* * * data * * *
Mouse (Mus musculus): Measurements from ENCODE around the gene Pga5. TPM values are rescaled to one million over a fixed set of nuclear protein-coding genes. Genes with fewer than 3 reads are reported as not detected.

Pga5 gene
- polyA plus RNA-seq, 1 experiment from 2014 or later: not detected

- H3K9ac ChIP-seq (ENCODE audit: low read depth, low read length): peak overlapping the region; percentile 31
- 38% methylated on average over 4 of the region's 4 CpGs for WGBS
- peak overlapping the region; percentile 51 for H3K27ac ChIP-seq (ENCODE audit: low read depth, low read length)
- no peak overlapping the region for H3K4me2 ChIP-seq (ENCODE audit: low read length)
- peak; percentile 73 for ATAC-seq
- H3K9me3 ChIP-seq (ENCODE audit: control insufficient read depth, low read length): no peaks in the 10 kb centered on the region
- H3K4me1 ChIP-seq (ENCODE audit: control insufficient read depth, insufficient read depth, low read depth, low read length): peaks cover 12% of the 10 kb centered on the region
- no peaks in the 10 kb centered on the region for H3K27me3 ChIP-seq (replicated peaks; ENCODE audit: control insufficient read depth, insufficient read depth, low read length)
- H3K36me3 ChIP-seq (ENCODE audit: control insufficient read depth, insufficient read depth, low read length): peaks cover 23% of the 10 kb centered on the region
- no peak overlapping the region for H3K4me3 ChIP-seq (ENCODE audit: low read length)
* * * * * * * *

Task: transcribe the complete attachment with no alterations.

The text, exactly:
Mouse (Mus musculus): Measurements from ENCODE around the gene Pga5. TPM values are rescaled to one million over a fixed set of nuclear protein-coding genes. Genes with fewer than 3 reads are reported as not detected.

Pga5 gene
- polyA plus RNA-seq, 1 experiment from 2014 or later: not detected

- H3K9ac ChIP-seq (ENCODE audit: low read depth, low read length): peak overlapping the region; percentile 31
- 38% methylated on average over 4 of the region's 4 CpGs for WGBS
- peak overlapping the region; percentile 51 for H3K27ac ChIP-seq (ENCODE audit: low read depth, low read length)
- no peak overlapping the region for H3K4me2 ChIP-seq (ENCODE audit: low read length)
- peak; percentile 73 for ATAC-seq
- H3K9me3 ChIP-seq (ENCODE audit: control insufficient read depth, low read length): no peaks in the 10 kb centered on the region
- H3K4me1 ChIP-seq (ENCODE audit: control insufficient read depth, insufficient read depth, low read depth, low read length): peaks cover 12% of the 10 kb centered on the region
- no peaks in the 10 kb centered on the region for H3K27me3 ChIP-seq (replicated peaks; ENCODE audit: control insufficient read depth, insufficient read depth, low read length)
- H3K36me3 ChIP-seq (ENCODE audit: control insufficient read depth, insufficient read depth, low read length): peaks cover 23% of the 10 kb centered on the region
- no peak overlapping the region for H3K4me3 ChIP-seq (ENCODE audit: low read length)